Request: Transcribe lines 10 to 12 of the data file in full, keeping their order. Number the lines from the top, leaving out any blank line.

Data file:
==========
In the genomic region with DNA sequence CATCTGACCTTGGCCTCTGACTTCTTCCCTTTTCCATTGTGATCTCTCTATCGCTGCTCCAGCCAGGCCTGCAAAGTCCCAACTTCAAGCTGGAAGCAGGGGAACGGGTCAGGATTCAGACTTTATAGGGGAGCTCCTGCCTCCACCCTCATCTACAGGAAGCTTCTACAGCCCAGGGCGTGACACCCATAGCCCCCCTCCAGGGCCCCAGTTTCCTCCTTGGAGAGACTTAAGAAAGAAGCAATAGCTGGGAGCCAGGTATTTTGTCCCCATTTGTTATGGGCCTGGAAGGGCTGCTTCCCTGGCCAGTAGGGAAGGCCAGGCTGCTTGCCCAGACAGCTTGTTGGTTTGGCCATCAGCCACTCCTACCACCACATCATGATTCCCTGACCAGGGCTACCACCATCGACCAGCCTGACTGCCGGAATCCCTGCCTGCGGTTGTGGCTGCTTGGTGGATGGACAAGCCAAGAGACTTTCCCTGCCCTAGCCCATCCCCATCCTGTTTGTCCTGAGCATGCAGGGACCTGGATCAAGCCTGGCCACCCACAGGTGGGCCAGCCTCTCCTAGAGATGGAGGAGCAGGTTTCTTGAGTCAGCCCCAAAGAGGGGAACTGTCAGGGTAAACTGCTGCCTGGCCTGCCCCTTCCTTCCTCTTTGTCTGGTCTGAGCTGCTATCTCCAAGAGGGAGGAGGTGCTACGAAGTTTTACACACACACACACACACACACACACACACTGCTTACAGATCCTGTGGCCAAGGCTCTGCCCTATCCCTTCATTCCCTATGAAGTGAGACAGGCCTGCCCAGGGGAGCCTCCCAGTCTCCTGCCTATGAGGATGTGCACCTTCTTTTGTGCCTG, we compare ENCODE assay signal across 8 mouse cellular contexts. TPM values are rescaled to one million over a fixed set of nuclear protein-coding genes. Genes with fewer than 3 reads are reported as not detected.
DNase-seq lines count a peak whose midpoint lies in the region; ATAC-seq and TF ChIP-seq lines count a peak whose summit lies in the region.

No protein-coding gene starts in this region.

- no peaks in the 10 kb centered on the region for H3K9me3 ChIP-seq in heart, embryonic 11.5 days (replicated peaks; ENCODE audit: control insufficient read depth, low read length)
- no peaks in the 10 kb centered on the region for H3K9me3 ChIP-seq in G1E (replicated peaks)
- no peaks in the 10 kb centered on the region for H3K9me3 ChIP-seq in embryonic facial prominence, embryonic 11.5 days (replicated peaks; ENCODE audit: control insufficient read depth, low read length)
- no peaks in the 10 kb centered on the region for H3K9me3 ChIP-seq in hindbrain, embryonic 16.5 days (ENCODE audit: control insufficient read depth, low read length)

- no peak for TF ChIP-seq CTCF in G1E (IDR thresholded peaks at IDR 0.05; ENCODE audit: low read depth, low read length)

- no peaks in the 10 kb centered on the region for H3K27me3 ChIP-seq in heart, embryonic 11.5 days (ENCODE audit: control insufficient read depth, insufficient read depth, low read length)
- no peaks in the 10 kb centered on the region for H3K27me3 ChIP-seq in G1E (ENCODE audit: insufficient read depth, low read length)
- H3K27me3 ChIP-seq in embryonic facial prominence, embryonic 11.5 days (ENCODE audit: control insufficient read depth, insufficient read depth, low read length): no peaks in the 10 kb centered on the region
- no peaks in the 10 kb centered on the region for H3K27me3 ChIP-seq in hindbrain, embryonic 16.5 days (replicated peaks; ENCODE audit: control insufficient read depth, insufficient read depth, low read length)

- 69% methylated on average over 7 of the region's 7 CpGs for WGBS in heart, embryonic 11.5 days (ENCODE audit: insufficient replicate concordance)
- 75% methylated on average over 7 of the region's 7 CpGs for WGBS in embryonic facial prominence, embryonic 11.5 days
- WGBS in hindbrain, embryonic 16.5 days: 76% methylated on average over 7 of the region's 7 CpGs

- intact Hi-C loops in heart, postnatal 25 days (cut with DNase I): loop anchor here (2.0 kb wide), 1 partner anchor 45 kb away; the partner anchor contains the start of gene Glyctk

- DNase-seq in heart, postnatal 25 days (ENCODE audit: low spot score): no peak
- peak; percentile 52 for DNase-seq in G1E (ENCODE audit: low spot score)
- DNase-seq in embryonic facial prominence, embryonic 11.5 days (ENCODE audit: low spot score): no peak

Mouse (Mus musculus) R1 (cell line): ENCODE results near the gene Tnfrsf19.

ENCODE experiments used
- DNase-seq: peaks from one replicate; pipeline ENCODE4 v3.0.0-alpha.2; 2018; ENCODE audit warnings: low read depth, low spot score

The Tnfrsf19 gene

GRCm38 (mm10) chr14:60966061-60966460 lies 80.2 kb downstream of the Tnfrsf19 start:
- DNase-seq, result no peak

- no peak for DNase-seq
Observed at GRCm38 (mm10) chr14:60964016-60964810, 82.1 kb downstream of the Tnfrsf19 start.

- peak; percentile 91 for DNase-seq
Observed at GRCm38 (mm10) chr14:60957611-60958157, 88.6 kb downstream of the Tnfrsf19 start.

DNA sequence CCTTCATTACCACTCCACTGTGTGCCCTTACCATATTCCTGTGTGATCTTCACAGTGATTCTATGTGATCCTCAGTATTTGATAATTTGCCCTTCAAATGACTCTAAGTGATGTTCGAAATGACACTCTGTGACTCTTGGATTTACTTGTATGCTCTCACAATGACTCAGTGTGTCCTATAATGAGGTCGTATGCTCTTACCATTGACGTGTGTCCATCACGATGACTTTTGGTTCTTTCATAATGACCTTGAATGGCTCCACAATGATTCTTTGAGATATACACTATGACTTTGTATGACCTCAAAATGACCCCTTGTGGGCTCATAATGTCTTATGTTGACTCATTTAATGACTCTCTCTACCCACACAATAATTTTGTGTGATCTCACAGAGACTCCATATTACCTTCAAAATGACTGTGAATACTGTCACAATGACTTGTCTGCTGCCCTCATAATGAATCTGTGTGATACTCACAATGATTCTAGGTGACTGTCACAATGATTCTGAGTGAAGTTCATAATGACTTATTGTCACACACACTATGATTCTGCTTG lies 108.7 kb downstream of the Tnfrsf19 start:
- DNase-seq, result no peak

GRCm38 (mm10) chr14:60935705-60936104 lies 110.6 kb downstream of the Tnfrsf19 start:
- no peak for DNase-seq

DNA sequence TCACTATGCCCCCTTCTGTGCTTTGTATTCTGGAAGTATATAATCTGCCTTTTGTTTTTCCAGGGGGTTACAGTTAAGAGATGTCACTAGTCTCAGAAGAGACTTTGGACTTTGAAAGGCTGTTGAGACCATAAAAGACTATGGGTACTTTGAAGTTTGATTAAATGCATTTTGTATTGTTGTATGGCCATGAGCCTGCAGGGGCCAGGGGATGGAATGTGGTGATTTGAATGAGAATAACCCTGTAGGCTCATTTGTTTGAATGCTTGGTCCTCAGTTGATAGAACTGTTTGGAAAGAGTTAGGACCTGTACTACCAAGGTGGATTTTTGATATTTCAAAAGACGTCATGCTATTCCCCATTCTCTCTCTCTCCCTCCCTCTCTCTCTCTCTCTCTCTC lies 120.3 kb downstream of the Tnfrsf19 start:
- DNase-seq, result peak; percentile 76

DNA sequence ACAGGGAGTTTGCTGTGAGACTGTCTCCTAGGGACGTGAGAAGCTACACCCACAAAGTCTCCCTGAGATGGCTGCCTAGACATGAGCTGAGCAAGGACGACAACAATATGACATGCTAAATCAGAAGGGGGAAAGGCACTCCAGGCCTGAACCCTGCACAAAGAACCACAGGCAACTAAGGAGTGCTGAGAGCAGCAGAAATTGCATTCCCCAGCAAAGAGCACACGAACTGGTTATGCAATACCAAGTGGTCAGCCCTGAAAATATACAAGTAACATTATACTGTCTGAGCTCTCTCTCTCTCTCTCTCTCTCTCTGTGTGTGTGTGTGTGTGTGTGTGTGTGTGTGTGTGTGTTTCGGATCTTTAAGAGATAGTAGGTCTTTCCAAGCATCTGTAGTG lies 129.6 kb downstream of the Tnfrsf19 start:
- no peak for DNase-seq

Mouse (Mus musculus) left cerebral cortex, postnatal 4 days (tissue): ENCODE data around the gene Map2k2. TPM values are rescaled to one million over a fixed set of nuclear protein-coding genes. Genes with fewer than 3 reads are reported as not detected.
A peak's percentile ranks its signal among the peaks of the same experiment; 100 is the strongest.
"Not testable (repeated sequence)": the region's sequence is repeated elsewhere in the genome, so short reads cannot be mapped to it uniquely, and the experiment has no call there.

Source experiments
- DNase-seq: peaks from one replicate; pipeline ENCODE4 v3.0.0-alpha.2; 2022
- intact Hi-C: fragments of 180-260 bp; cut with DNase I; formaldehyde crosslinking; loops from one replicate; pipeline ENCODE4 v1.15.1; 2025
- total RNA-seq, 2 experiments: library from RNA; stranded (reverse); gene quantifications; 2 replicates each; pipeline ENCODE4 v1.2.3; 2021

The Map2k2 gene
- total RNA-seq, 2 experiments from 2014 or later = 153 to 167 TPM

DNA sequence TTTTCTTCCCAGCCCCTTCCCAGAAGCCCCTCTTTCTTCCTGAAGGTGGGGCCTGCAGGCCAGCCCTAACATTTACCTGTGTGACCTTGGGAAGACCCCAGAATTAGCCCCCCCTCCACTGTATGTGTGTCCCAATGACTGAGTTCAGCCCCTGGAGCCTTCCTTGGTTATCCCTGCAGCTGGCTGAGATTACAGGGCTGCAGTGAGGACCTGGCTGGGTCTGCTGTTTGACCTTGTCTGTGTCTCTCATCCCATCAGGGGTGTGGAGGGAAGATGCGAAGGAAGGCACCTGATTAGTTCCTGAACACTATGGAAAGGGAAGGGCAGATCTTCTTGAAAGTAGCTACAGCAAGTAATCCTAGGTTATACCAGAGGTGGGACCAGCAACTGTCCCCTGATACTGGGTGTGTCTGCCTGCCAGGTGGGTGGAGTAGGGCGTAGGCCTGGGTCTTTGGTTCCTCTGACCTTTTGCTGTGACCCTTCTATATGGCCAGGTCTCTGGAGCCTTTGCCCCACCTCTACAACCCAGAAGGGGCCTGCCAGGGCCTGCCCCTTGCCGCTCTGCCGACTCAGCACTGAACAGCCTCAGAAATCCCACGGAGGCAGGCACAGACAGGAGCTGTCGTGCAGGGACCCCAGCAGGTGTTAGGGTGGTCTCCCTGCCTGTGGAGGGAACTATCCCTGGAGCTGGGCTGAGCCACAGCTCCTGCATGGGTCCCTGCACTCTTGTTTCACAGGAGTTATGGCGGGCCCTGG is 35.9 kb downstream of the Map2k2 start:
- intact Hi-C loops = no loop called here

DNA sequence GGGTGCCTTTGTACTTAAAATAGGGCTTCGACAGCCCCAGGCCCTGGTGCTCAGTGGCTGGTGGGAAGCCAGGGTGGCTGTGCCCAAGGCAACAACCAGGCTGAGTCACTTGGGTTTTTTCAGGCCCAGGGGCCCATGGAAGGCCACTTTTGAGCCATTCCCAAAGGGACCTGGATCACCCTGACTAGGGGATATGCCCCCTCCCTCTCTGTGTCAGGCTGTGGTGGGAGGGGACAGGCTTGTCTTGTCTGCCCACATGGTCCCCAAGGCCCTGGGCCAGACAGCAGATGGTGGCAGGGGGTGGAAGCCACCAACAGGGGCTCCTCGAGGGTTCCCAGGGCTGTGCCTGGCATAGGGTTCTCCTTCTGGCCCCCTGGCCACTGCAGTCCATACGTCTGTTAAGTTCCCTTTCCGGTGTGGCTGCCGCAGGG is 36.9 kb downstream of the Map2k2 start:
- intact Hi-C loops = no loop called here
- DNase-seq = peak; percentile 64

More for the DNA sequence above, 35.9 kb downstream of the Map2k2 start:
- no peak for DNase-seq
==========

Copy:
- no peaks in the 10 kb centered on the region for H3K27me3 ChIP-seq in G1E (ENCODE audit: insufficient read depth, low read length)
- H3K27me3 ChIP-seq in embryonic facial prominence, embryonic 11.5 days (ENCODE audit: control insufficient read depth, insufficient read depth, low read length): no peaks in the 10 kb centered on the region
- no peaks in the 10 kb centered on the region for H3K27me3 ChIP-seq in hindbrain, embryonic 16.5 days (replicated peaks; ENCODE audit: control insufficient read depth, insufficient read depth, low read length)